Pennsylvania Workers Compensation: Eligibility, Denials and Permanent Injuries

Workers compensation functions as a financial safety net for workers that are injured on the job. The Pennsylvania workers compensation act provides coverage for all employees working in the state, except for Federal Government employees.  For the families of workers that are killed on the job, PWCA also pays death benefits.

While the law provides that any worker injured on the job be compensated through the act, most injured workers find that getting benefits is not as easy as filing a claim. Most benefits are paid through a private “for-profit” insurance company, and as such, many legitimate claims may initially be denied.

Important Information for Injured Workers

Workers compensation law is a complex area, and there are some important things employees should be aware of if injured on the job:

  1. An worker must report any injury to his or her employer immediately, no later than 120 days, or else the claim may be thrown out
  2. In Pennsylvania, there is a three year statute of limitations on workers compensation claims. This means that an injured worker may be barred from recovering any benefits if a claim is not made with the bureau of workers compensation within that three year window.
  3. Be wary of signing any documents from the workers compensation insurance company immediately following a claim. Insurance companies may try to get a quick settlement before workers realize the real expenses of their injury, or may get workers to sign away important rights without them realizing what they are doing.
  4. Talking to a private workers compensation attorney is a safe way to ensure all compensation is paid appropriately.

Who is Covered by Workers Compensation?

The Pennsylvania Workers Compensation Act covers all employees working in the state. There are a few exceptions, most of whom are covered by Federal Law:

  • Shipyard and Harbor Workers
  • Longshoremen
  • Railroad Workers
  • Federal Employees Working in Pennsylvania

Shipyard and harbor workers, as well as longshoremen are covered under maritime injury laws. There are some additional exceptions, but only for very specific situations.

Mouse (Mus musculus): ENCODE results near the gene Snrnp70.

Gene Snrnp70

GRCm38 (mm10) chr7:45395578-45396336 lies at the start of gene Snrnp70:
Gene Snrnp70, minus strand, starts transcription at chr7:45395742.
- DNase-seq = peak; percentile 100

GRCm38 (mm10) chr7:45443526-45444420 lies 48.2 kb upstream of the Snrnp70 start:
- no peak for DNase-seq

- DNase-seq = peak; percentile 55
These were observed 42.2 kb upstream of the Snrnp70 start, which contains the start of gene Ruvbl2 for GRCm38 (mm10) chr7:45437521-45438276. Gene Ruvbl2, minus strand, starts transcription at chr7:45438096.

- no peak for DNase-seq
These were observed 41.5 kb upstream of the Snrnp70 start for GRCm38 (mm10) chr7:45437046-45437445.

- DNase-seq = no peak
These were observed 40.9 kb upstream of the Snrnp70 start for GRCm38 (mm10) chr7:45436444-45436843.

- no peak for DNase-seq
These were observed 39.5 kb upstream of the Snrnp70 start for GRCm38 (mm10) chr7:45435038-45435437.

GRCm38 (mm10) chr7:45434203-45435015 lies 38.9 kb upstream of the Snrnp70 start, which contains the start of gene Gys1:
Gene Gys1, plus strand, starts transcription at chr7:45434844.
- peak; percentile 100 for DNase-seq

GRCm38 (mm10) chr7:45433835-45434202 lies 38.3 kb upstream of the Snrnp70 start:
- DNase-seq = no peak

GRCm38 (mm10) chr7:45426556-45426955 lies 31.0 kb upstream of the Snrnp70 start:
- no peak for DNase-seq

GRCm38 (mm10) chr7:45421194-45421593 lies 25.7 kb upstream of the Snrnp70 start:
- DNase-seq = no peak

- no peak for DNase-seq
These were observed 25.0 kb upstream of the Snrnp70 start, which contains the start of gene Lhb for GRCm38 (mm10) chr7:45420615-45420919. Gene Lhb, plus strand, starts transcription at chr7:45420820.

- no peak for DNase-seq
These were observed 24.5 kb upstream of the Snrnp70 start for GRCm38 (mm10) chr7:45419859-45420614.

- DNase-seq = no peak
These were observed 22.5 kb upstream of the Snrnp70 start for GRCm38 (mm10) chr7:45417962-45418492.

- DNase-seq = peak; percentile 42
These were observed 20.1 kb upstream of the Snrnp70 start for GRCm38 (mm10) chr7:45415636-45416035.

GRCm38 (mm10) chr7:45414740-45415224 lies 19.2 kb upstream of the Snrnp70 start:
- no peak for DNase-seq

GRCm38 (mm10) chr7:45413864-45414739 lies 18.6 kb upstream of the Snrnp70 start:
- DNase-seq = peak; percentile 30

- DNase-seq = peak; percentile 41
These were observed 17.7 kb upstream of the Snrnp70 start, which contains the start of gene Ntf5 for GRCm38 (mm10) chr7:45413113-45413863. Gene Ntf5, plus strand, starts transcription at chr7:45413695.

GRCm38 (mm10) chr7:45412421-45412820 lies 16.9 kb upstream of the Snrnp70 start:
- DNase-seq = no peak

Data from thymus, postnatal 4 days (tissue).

Workers compensation benefits include coverage of related medical expenses, as well as a portion of the wages not earned while the worker recovers and cannot work.  Generally, lost wages will be paid at two-thirds of the workers normal gross pre-tax earnings.

Why Did My Claim Get Denied?

It is almost customary for a workers’ compensation insurance carrier to initially deny an otherwise valid claim. Often times, a claim will be denied for administrative reasons, such as filing too late, mishandling of paperwork, incomplete paperwork or the employer fails to report the claim.

Alternatively, the insurance company may claim that the injury was not covered by the act, or that the injury was self-inflicted intentionally in order to obtain compensation, or that it was due to a pre-existing condition or did not happen on the job.  The aggravation of a pre-existing condition is a work injury in Pennsylvania if it occurred on the job. While insurance fraud is a real problem for workers compensation insurance carriers, most claims are legitimate.

If a claim is initially denied, the injured worker can file a claim to have the case heard before a Workers Compensation Judge. If a claim is further denied, the case may be brought to the Workers Compensation Appeal Board.  The injured worker can present his testimony and the evidence and testimony of his doctors in support of his claim.

Is a Workers Compensation Lawyer Necessary?

It is not required that claimants have their own attorney, although it is strongly recommended. The state documentation reads:

"You may represent yourself in WC proceedings, but a non-attorney cannot represent you. However, you should be aware that WC litigation is complex, and your employer or your employer’s insurance carrier will be represented by an experienced attorney. If you hire an attorney, you should discuss fee and cost arrangements."

While some workers compensation claims may be for mild injuries, that will require only a short recovery period.  Many other more serious injuries may end up costing  thousands of dollars in medical expenses in addition to significvant losses from the inability to work.

For all injuries, it is always best to have legal representation when dealing with the insurance companies lawyers, so that your best interests are protected.

Serious or Permanent Injuries

For serious injuries resulting in long recovery times, or work related accidents leading to permanent injury or disability, the payouts from workers compensation may be substantial and the insurance company will likely try to minimize their losses. In these types of cases, having professional legal representation is absolutely essential, and well worth the cost.

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